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by   -   December 29, 2013


We would always have kids come around the robotics lab where I did my PhD. They would learn about robots and we would show them videos and demos of bio-inspired robots that could fly, jump and swarm. Robots are wonderful to get kids excited about engineering.

Now I’m in a lab that designs nanoparticles to kill tumor cells. So how do you explain tough concepts like cancer and show the invisible? Turns out, robots can help here too. Early December our lab welcomed 30 middle school girls. By the end of the day, each one of them had built and decorated their own nanoparticle robot. Here’s a full tutorial so you can do this at home or in your classroom.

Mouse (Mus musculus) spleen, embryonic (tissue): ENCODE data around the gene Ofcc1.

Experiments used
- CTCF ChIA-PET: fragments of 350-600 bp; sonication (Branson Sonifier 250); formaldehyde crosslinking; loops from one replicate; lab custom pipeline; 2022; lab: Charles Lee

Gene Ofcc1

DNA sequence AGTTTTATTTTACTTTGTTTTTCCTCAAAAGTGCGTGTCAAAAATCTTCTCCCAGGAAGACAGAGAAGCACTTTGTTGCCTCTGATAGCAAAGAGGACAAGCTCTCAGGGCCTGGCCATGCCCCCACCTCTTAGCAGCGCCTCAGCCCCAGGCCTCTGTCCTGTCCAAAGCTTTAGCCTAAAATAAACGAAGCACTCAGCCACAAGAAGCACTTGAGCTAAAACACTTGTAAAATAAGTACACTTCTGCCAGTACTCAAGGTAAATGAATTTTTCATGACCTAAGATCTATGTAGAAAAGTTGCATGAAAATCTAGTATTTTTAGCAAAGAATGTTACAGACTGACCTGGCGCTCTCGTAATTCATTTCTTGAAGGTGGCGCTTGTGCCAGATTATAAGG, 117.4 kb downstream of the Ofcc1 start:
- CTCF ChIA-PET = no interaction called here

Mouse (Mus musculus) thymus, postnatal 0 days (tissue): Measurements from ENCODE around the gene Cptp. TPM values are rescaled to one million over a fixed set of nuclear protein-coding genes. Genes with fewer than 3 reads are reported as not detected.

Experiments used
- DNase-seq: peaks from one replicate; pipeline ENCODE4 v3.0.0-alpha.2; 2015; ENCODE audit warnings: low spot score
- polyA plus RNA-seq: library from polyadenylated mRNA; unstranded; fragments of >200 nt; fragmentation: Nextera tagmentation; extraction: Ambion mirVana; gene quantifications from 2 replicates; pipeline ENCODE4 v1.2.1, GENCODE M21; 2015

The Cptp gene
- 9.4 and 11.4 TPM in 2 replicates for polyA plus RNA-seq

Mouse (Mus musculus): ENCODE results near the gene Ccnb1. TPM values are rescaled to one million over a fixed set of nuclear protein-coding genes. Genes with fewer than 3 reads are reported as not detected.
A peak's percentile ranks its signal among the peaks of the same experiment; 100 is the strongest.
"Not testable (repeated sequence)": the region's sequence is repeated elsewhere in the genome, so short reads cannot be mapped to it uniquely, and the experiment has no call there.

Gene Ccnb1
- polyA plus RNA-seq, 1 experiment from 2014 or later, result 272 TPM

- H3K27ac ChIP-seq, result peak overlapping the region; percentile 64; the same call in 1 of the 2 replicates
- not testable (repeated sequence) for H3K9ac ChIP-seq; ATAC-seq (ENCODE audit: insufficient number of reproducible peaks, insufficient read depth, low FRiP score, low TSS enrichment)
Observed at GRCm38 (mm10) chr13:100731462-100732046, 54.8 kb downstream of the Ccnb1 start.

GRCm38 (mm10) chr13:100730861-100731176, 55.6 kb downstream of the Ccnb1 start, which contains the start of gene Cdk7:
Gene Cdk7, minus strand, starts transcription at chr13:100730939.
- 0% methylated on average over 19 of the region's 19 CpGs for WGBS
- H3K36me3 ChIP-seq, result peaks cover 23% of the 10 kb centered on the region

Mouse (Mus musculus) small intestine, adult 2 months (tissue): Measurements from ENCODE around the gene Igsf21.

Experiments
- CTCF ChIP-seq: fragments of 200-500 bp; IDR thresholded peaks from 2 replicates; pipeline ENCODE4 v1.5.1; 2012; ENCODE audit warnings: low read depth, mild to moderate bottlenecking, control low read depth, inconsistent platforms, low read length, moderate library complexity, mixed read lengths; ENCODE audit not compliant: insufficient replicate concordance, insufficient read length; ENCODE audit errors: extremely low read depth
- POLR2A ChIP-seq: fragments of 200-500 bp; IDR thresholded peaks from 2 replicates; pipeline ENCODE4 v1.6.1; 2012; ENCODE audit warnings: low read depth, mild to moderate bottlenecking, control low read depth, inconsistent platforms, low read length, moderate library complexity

by   -   November 28, 2012

The idea of nanorobots capable of navigating the body was popularized by the 1966 science fiction flick Fantastic Voyage. Since then, bio-engineers have imagined a variety of nanoparticles that can potentially transport therapies directly to tumors. The challenge is to get these nanoparticles to all the cancer cells they need to treat, in sufficient amounts, without causing side-effects on healthy tissue.

Robots Podcast: bStem, with Todd Hylton
May 1, 2015

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